Opinion: FHA premiums and the elephant in the room


As HUD Considers Mortgage Insurance Premium (MIP) changes following FHA’s record performance for FY2021 with $100 billion in capital reserves and an 8% capital ratio, it’s time to s tackle the ‘elephant in the room’. Since the housing crisis, FHA’s bounty policy has been more effective at “providing space for private capital” (as HUD called it in its fiscal year 2011 report to Congress) than at providing l Equity and Equity to FHA Borrowers.

Instead of increasing the initial premium to minimize the impact on FHA borrowers, HUD took the unprecedented step of significantly increasing the annual premium and later adding the loan life requirement. Together, they make it harder for borrowers to qualify, more expensive for each year the loan remains in force, and most importantly, send a clear message to mortgage originators to avoid recommending FHA financing if possible.

The growing importance of the FHA “to fill the void left by shrinking private capital,” as HUD also put it in the fiscal year 2011 report, had created a dilemma for those in Washington worried about growing market share. of the FHA. In the 2011 fiscal year report, HUD explained its “challenge” this way:

“One of the challenges we face in the current environment is the balance between ensuring the flow of mortgage credit for low-to-moderate income households, minorities and first-time buyers and provide space for private capital to return to assuming mortgage credit risk. [bolding added]

The problem with HUD’s solution to “provide space for private capital” was not that it increased FHA premiums. The MIP increases were necessary at the time to ensure the actuarial soundness of the FHA. What is disappointing is how HUD did it and the fact that these policies, to a large extent, remain in effect today.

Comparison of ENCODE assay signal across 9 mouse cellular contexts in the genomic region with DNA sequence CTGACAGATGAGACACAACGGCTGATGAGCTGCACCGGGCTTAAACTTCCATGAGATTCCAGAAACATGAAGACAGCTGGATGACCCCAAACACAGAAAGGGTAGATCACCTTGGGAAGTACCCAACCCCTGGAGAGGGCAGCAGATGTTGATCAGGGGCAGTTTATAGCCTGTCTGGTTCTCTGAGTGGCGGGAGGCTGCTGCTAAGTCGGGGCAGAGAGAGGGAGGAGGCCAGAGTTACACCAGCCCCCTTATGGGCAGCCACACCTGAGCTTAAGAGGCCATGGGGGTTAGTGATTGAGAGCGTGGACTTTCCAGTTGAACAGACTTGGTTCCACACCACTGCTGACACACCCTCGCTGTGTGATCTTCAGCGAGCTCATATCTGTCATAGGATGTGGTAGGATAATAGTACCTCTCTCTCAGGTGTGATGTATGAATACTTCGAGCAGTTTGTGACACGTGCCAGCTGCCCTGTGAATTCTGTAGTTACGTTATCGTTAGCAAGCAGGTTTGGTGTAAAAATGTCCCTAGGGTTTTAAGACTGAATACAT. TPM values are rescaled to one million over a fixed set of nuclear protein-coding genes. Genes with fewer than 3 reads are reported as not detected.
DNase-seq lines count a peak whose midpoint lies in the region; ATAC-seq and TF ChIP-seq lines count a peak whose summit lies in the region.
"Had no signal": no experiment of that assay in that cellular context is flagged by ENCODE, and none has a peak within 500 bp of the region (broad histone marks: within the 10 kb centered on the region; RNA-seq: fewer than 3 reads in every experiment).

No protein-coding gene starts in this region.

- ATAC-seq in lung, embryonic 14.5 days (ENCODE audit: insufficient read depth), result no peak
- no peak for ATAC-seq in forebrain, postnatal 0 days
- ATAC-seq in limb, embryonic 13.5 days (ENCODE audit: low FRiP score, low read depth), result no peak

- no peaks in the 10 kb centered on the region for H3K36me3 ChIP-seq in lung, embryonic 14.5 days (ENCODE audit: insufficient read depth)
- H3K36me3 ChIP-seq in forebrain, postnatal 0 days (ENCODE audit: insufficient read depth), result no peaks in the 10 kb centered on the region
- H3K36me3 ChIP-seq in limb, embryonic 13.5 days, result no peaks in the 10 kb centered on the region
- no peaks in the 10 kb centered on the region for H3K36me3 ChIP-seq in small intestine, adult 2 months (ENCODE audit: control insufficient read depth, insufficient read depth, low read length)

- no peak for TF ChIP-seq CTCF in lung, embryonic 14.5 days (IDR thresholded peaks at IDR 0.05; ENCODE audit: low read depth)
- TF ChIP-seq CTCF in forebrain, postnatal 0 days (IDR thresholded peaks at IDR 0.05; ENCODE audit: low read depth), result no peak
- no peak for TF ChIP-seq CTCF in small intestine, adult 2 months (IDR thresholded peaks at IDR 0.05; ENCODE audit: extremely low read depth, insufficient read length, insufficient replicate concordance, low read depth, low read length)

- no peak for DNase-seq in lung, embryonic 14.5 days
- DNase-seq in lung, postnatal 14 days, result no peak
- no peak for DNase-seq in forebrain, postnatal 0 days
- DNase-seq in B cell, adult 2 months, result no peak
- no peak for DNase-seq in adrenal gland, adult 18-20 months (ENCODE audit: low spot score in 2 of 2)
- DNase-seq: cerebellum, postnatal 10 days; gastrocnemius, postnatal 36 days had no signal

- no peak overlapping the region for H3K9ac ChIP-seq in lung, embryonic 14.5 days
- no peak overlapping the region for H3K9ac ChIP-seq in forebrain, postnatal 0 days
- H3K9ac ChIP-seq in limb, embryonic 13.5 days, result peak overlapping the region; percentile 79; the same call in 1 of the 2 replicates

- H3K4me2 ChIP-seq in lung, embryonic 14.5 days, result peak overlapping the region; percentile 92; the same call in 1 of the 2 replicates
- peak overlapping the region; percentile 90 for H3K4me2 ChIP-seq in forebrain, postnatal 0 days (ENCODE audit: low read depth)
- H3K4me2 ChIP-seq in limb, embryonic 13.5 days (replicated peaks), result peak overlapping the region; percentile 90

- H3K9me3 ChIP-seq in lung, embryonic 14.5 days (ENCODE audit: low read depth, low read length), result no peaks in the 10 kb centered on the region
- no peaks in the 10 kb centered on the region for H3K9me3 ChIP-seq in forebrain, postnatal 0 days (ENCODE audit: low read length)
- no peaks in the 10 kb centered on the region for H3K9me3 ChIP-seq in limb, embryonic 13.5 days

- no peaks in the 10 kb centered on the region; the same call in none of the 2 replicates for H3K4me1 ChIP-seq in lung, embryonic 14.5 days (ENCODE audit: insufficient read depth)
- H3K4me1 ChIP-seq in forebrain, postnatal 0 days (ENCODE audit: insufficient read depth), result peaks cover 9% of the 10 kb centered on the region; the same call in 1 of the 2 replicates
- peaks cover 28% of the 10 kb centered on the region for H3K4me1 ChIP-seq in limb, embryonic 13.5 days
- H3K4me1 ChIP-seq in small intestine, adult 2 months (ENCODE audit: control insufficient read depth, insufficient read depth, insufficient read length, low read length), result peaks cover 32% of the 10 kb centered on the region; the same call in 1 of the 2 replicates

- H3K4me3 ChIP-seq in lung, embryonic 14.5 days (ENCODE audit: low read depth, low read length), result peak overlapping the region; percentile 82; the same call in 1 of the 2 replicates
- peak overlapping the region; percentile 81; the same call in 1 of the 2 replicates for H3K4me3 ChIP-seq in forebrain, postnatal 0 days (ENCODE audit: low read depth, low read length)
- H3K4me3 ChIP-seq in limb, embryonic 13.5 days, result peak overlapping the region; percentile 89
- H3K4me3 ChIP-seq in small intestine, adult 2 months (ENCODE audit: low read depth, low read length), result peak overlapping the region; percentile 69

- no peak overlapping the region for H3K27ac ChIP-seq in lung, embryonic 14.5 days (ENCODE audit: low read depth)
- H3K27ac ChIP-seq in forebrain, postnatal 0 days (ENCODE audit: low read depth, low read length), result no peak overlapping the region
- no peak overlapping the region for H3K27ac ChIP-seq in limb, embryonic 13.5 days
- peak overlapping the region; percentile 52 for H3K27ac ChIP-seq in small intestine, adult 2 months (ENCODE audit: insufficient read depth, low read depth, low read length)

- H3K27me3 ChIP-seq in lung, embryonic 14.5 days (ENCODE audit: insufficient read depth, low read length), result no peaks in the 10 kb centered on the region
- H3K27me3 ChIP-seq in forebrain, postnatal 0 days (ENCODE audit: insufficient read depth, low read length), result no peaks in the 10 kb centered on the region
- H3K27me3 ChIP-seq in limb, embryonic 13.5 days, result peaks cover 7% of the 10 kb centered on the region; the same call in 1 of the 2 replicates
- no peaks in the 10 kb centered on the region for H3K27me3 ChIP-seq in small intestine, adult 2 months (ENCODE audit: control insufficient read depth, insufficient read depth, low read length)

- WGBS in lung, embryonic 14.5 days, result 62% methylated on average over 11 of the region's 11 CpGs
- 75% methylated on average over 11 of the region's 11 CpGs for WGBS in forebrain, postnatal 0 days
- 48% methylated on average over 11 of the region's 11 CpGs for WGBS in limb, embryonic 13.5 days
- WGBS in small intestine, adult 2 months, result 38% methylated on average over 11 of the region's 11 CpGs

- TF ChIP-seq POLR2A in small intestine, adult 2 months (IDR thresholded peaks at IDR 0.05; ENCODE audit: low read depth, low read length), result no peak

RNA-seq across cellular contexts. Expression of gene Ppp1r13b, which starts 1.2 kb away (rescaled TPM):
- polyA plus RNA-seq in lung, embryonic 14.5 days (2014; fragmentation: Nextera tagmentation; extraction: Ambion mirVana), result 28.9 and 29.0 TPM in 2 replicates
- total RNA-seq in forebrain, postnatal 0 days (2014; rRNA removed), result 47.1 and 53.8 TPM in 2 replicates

Between 2010 and 2014, the FHA increased annual premiums by 145%. Even with the 50 basis point cut in January 2015, current annual premiums are still 50% higher than before the housing crisis ($70 more per month on average for FY2021 issuance). For borrowers who got FHA loans last year, they’re paying an extra $1 billion in the first year alone because of the higher monthly MIP.

In June 2013, HUD went further in its efforts “to provide space for private capital” by adding the loan life requirement. This change increases “lifetime” premium costs for borrowers unable to refinance their FHA mortgages over $50,000 on a $200,000 FHA mortgage.

To make matters worse, this “lifetime” burden will likely fall disproportionately on families of color. A June 2021 study from the Federal Reserve Bank of Boston found that minorities are “much less likely to refinance to take advantage of sharply falling interest rates.”

The loan life change is also detrimental to the FHA Fund because it creates a strong incentive for borrowers to refinance the program as soon as possible, costing the FHA billions of dollars in premium income. The FHA recovery rate (i.e. the percentage of loans that prepay and come back as an FHA refinance) has fallen since loan life was implemented, from from more than 50% during the 2010-2012 period to 18% during the first four months of the 2022 financial year.

Let’s also not forget who FHA borrowers are. Eighty-five percent of FHA buyers were first-time homebuyers, and borrowers of color secured more than 40% of FHA loans in fiscal 2021. FHA also insured more twice as many loans to black and Hispanic borrowers last year as the rest of the mortgage. combined market.

Loan term policy has always been at the heart of the FHA premium debate. Proponents argue that the FHA should charge premiums as long as the loan remains in effect. They act as if charging monthly premiums for the life of the loan is the only way the FHA can protect the fund and the taxpayer from the “tail risk” of loans in default after more than 11 years of payments by borrowers. .